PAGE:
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The current India-Pakistan standoff should be a wakeup call for everybody. We need to introspect why brotherly Muslim countries (mainly GCC) are not openly criticizing India on bullying Pakistan. Two decades back, in the Kargil fiasco or at the time of nuclear testing, the posture of Muslim world particularly, and world generally, was leaning towards Pakistan. Today, it is the exact opposite, as apart from China and Turkey, no one is standing by our side.
The question that we need to ask ourselves is that how we can change the perception. What went wrong in the last two decades which has weakened our position in the international arena? Why GCC which denounced India in 1998, is now siding with our arch rival today? The answer is hidden in economic linkages which are becoming first priority for richer countries.
Back in 1998, KSA was economically struggling, still the Kingdom gave free oil (80,000 barrels per day) for four years to Pakistan. After the oil boom in early 2000s, Saudi and other GCC countries became rich and their economic linkages with India deepened which has put the only nuclear power in the Muslim world at the backburner. Back in days, they looked upon Pakistan as strong allies because of our military strength. Today, perhaps India is their darling.
We need to adapt to modern world realities by strengthening our economic and markets linkages with the world. Since the inception of two countries in 1947, Pakistan was moving on a high growth path (5% plus) while India was pacing at relatively low growth rate (2-3%) till our neighbour started opening up the economy in the 1990s. Pakistan's economy was more open then and its linkages to world businesses were better than India's.
Today, the situation is totally different. India has been growing at higher rates for the past two decades while Pakistan is stuck in boom-bust cycles. At mass level, the socioeconomic realities of the two countries might not be different - such as poverty; but, being a bigger market, India has become important for countries that matter in the global landscape. On the other hand, Pakistan's share in the expanding global trade and markets is shrinking and nobody has much to lose economically from a weakening Pakistan.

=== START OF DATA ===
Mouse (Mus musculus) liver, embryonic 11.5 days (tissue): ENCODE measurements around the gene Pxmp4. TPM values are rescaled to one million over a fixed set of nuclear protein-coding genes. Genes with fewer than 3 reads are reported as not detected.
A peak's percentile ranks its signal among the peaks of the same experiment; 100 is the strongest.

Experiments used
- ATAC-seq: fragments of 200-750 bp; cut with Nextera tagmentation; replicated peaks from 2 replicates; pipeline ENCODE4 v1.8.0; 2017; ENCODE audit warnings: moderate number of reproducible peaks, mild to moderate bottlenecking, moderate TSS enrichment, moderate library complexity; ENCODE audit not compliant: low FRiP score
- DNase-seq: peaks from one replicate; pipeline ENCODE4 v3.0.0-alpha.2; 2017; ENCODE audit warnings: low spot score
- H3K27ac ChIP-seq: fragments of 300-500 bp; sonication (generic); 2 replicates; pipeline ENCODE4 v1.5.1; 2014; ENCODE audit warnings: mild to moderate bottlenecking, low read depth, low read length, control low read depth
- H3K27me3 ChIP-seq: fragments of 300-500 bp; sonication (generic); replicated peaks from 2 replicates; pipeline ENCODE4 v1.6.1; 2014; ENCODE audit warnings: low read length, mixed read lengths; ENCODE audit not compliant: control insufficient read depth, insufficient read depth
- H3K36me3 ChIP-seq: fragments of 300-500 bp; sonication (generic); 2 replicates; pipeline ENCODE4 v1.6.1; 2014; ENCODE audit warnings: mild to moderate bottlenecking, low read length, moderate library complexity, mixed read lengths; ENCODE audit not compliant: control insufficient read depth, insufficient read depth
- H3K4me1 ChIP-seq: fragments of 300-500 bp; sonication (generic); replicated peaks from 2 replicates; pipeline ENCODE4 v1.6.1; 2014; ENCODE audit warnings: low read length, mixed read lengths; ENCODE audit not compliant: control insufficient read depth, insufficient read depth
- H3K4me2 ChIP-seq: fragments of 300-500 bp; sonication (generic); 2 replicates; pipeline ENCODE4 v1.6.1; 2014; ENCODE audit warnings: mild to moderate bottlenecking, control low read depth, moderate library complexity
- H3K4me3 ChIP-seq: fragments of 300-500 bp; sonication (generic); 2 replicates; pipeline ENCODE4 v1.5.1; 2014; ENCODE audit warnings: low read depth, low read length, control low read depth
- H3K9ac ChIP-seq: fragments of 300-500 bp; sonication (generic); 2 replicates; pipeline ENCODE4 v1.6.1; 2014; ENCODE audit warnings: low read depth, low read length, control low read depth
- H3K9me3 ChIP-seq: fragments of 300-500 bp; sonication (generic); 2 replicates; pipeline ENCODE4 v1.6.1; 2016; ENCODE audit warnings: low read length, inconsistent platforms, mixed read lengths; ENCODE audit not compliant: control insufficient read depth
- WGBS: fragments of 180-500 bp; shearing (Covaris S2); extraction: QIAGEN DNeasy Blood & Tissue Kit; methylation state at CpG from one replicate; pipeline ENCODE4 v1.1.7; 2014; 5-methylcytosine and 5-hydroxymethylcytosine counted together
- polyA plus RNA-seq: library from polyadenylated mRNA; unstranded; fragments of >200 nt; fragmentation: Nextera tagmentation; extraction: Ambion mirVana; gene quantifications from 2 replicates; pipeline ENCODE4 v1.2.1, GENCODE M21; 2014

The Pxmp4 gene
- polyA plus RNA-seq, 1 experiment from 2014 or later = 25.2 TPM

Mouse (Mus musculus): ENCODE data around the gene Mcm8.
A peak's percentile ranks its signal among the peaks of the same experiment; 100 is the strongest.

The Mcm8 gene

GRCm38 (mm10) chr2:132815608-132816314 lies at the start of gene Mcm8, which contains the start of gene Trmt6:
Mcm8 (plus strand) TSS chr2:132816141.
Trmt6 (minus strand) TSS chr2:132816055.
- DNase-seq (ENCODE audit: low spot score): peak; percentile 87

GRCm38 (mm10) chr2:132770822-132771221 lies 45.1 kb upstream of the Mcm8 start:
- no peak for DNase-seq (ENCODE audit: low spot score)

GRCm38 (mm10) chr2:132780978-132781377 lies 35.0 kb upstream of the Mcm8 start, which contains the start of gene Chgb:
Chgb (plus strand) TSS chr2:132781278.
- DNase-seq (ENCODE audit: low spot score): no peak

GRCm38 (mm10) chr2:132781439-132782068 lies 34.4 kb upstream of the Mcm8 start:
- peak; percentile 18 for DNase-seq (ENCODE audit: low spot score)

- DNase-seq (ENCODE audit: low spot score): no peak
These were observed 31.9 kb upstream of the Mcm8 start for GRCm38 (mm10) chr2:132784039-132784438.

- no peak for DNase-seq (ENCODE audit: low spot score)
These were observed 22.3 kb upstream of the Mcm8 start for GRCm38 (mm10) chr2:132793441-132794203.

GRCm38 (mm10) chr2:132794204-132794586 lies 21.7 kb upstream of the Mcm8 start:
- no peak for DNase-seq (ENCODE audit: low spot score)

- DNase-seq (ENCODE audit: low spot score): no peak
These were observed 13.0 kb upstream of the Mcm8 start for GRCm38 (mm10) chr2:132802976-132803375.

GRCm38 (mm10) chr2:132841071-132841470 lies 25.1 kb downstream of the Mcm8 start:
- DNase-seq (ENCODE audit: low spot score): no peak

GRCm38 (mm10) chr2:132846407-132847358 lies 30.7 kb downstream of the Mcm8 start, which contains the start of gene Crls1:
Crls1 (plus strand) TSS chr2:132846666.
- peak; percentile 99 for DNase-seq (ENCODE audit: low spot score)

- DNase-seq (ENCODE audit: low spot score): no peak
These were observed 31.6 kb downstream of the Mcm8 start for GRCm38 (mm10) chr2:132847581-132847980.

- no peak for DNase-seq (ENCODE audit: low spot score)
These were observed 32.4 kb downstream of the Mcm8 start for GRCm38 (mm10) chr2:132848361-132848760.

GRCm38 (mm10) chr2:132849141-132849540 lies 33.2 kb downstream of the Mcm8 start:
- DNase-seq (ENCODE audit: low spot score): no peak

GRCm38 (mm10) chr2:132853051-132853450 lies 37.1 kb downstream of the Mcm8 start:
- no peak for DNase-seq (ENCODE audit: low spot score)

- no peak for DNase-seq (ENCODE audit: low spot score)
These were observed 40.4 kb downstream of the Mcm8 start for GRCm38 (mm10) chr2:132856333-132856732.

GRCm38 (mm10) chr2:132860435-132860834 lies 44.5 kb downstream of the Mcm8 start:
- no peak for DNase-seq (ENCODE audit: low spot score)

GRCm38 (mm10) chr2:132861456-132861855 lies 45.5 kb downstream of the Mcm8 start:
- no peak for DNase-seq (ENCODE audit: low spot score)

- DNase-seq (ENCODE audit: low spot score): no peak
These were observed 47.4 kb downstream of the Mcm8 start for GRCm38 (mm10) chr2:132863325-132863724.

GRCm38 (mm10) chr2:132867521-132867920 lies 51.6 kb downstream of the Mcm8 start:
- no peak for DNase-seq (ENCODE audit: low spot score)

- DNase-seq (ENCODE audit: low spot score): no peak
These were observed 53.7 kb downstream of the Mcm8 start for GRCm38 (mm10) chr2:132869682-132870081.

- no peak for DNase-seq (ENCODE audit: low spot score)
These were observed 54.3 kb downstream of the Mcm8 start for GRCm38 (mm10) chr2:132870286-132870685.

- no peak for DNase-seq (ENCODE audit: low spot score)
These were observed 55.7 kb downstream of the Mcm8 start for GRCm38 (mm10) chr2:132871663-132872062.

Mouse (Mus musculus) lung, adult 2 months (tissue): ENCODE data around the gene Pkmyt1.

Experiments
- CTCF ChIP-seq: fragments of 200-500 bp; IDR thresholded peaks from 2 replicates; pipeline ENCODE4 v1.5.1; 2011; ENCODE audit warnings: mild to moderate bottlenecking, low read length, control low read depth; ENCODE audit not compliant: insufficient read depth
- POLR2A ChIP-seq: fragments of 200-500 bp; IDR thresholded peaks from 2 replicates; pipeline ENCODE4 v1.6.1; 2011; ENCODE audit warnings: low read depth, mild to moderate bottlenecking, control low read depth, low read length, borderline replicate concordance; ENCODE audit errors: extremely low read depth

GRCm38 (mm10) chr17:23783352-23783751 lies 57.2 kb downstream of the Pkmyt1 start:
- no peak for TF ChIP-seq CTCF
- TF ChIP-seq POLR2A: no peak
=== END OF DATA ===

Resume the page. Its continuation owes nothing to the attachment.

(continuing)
India has a clout in the world. Indian human resource is well entrenched - Google, Microsoft and MasterCard CEOs are Indians, and in past, Pepsi CEO was an Indian woman. There are Indians who are deans at numerous Ivy league schools, and the list goes on. Such optics help improve the Indian brand in the world. How many Pakistani brains are movers and shakers?
Apart from that, Indian business conglomerates have global standing while no one from Pakistan comes close. India, being a larger country, whilst strong economic growth momentum, is a bigger market for MNCs, and because of that, it has a say in the world. That element is missing in Pakistan. Indian trade with the US, EU and even China is at much bigger magnitude than that of Pakistan.
All these economic factors matter; and that is why nobody in the world is ready to confront India in favour of Pakistan. We have to even fight against invitation to Indian Foreign Minister's presence in upcoming OIC. Till the time of writing, Pakistan Foreign Minister rightly so said that he will not go to OIC meeting over India's attendance at the meeting. That is a right message to be conveyed, and the Foreign Office's relentless efforts on diplomatic front in the last few days are commendable.
But that might not be enough. Pakistan cannot win any meaningful battle based on sheer military might, but it is the economic strength which can make us victorious. It is time for us to realize that our military's strong presence is undermined by our economic weaknesses. Yes, India is a bigger country and we cannot match on absolute levels in military, market size, human resource, investment and trade; but we have lagged behind significantly in proportion to our population.
It is time to do soul-searching, and rethink our strategy. The country can only become a true military might if it becomes a stronger economy.

Copyright Business Recorder, 2019


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